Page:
The hackberry tree that provides shade in my Denver foothills yard is losing its bark in patchy white spots. Each spot appears to have a tiny entry hole. Is it a borer of some kind? What can I do to stop it? Help! This tree has been healthy and growing for the past four years (as long as I've owned the house). It has nipple fungus, but has shown no other problems until now.
Cristina, yep, the bits of bark (larger than sawdust) are on the ground around the tree. Do you know how to combat borers? I talked to a tree service today but they didn't even seem to know that hackberry was a tree. Sigh.
Any suggestions would be appreciated! Thanks in advance. --N
The Asian Long-Horned beetle has been wreaking havoc east of the Mississippi. They have not yet been detected in your state, but there are several other borers that could be causing the damage you're seeing. Bayer makes a soil drench containing imidacloprid that has been used to treat the Emerald Ash Borer and related borers. Check with a more knowledgeable tree expert to see if such a treatment would be a viable option.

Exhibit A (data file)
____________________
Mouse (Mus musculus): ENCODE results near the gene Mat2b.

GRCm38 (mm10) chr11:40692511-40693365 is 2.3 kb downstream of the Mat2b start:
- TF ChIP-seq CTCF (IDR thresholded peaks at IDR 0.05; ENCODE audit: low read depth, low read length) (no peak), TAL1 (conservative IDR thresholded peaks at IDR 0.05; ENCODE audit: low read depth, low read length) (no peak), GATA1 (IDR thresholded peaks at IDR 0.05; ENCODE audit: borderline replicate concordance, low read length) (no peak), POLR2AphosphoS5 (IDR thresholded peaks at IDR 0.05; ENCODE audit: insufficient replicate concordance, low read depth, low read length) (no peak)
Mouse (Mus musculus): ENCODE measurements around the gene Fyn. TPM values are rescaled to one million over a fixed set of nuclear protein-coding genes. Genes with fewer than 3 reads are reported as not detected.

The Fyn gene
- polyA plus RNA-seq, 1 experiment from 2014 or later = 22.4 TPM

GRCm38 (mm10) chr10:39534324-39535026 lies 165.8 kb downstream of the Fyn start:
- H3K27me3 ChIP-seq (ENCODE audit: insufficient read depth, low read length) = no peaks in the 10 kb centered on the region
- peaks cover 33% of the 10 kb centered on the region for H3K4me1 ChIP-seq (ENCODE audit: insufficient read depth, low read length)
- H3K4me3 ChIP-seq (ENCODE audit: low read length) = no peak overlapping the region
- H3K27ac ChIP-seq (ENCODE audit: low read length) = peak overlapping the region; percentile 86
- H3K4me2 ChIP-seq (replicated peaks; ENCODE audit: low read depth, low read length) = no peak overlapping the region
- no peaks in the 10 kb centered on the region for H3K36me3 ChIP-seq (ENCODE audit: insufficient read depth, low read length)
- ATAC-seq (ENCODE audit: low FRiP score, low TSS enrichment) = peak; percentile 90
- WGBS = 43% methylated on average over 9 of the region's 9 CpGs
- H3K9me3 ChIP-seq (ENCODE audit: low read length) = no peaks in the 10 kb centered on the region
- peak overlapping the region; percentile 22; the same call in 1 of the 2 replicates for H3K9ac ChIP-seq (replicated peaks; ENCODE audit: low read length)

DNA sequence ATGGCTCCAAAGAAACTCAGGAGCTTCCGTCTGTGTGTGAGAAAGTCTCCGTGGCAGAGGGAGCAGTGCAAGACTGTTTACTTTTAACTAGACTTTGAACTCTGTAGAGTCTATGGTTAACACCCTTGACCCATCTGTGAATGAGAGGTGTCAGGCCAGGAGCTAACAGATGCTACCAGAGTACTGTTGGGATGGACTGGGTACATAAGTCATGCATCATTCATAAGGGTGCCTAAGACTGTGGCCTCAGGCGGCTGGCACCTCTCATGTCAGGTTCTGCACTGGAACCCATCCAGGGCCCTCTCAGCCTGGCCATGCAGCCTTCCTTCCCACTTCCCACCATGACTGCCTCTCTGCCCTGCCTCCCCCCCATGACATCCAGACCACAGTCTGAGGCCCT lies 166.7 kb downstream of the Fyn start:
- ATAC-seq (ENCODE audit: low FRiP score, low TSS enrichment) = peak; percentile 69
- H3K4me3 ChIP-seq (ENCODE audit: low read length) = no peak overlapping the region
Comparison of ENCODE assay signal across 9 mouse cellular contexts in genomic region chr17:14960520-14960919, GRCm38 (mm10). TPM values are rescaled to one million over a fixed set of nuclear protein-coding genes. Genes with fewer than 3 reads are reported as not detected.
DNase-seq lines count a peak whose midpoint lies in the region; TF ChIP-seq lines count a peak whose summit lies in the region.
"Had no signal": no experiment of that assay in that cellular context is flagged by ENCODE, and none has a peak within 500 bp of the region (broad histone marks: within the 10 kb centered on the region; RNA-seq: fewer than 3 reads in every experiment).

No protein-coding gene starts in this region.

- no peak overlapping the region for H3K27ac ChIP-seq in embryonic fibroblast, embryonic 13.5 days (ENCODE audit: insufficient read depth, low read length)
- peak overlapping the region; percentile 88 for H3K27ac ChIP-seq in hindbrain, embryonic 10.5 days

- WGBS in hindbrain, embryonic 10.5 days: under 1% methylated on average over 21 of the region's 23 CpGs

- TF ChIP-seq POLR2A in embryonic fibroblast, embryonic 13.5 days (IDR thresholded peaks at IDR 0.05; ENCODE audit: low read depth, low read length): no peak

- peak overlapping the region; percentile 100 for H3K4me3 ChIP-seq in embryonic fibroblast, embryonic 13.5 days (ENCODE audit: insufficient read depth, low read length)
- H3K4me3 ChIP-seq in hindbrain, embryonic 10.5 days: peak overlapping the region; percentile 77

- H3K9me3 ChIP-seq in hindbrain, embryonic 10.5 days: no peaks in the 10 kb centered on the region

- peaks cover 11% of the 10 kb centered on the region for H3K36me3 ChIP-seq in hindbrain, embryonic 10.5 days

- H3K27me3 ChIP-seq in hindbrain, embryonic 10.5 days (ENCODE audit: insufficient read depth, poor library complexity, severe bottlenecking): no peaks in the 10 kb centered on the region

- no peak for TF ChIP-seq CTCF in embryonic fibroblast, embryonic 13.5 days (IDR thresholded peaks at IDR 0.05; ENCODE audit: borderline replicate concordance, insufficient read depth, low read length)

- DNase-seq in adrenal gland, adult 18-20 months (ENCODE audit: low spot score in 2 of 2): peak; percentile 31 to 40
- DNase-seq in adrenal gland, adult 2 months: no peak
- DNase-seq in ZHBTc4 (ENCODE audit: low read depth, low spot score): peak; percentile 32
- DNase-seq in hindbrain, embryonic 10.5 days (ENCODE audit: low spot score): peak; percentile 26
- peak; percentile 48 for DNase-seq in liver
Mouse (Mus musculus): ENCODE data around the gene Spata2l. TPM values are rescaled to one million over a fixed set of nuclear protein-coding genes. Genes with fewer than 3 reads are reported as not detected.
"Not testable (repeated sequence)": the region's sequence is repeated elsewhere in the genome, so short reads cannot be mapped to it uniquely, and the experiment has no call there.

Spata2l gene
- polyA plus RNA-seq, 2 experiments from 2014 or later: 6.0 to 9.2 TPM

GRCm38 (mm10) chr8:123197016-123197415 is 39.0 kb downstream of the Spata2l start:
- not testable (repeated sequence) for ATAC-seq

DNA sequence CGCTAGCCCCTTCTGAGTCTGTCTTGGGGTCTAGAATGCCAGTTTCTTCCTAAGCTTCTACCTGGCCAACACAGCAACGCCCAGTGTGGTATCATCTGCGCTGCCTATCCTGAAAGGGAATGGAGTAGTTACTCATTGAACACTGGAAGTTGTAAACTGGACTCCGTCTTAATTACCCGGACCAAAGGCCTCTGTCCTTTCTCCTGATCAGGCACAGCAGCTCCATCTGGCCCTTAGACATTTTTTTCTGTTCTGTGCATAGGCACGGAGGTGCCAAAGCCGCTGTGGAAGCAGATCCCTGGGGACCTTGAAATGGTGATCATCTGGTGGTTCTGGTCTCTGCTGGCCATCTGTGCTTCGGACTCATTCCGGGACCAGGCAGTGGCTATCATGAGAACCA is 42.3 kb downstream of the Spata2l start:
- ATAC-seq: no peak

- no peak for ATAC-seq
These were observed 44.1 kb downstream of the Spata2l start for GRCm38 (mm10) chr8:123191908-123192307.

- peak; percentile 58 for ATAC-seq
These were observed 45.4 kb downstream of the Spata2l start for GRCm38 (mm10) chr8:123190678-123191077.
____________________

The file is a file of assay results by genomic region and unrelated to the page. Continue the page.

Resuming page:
I do not use insecticides , always finding household ideas, I did kill a couple of them in an apple tree with a wire and another time I used a syringe (without the needle) filled with bleach injected into the hole, bye bye bug!, and now is my preferred method to deal with borers.
I like organic and household methods, too, but when you're dealing with Asian Long-Horned beetles and Emerald Ash borers (and many other borers), they are not very effective. Here's a link dealing with hackberry tree problems that may be helpful: http://www.ext.nodak.edu/extnews/hortiscope/tree/hackbrry.htm
I also forgot to mention TREEage and Arborjet, two products that are injected into the tree trunk by a licensed arborist. I don't know if either one of those or Bayer Advanced Tree and Shrub insecticide (the one containing imidacloprid/Merit) are appropriate for the hackberry tree. That's why a professional needs to take a look.